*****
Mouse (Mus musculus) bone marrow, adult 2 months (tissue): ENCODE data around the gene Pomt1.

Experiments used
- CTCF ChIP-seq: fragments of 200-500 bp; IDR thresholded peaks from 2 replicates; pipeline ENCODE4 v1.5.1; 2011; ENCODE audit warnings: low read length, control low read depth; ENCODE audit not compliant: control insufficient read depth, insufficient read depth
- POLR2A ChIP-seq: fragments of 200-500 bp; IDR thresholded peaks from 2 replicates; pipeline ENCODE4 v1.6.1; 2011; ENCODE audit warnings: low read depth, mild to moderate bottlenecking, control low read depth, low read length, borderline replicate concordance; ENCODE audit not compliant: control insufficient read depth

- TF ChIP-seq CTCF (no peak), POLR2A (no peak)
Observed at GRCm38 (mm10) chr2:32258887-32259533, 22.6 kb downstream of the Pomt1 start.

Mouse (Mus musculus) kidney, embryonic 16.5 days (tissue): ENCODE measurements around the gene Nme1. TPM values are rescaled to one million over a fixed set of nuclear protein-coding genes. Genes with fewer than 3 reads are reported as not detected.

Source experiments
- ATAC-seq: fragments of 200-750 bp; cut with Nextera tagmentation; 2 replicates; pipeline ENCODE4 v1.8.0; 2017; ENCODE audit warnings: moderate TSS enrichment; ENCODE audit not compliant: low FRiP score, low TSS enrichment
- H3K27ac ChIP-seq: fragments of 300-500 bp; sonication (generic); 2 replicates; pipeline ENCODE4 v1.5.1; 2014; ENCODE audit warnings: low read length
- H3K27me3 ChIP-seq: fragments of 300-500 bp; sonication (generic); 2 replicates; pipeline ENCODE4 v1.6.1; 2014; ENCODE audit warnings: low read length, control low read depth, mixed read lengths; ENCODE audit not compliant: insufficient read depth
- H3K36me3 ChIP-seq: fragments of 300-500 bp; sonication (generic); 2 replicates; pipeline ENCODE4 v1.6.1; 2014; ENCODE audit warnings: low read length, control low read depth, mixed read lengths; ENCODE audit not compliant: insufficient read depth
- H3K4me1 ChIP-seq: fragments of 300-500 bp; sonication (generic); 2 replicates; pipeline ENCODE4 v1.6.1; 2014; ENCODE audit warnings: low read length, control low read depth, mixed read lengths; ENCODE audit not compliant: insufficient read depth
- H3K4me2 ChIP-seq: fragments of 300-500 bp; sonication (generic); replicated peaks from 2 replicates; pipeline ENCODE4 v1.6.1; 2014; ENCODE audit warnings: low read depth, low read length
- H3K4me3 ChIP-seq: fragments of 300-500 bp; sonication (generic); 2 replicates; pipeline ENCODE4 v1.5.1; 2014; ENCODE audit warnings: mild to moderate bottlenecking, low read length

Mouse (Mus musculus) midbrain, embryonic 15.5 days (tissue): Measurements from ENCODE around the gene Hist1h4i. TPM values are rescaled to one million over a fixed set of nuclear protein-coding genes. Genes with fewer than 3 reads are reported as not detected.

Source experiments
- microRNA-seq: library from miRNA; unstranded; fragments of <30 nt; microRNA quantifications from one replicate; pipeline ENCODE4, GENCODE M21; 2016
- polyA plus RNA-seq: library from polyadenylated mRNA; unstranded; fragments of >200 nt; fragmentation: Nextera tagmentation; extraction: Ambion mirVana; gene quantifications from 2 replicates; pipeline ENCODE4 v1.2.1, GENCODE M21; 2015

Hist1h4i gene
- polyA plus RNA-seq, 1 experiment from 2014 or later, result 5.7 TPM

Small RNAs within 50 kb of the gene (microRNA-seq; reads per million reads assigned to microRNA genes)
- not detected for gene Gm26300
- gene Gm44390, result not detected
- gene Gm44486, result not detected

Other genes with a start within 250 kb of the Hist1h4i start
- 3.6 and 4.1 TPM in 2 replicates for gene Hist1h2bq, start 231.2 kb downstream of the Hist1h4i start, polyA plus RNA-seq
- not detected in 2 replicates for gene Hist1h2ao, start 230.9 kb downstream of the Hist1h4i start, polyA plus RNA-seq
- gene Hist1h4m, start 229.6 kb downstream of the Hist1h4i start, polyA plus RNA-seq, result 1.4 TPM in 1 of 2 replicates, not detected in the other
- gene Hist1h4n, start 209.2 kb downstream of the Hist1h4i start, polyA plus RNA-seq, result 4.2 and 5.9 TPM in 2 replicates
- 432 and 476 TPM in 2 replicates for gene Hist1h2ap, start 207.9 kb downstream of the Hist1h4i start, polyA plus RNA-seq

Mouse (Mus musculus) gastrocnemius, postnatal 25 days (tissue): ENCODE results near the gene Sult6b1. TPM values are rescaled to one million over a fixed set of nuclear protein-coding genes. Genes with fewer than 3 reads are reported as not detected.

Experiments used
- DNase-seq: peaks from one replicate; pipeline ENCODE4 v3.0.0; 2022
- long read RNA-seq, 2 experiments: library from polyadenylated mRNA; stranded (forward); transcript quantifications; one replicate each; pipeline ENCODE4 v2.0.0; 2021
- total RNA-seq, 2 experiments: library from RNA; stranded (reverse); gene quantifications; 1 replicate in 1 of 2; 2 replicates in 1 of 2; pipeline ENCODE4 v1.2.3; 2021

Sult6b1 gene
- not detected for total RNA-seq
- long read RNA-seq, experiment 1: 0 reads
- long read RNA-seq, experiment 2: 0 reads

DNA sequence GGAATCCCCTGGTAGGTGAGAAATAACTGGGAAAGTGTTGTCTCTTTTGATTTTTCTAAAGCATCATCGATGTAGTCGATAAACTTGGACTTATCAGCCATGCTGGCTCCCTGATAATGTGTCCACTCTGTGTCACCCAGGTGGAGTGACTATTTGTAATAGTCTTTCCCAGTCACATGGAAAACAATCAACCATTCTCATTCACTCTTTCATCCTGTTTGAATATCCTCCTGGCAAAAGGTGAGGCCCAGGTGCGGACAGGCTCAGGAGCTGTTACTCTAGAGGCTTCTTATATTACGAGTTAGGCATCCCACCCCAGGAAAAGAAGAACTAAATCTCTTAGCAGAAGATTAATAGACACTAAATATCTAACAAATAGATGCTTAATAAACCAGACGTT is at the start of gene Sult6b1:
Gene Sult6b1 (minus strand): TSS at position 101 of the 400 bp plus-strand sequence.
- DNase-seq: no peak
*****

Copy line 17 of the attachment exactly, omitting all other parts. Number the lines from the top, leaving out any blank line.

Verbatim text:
Source experiments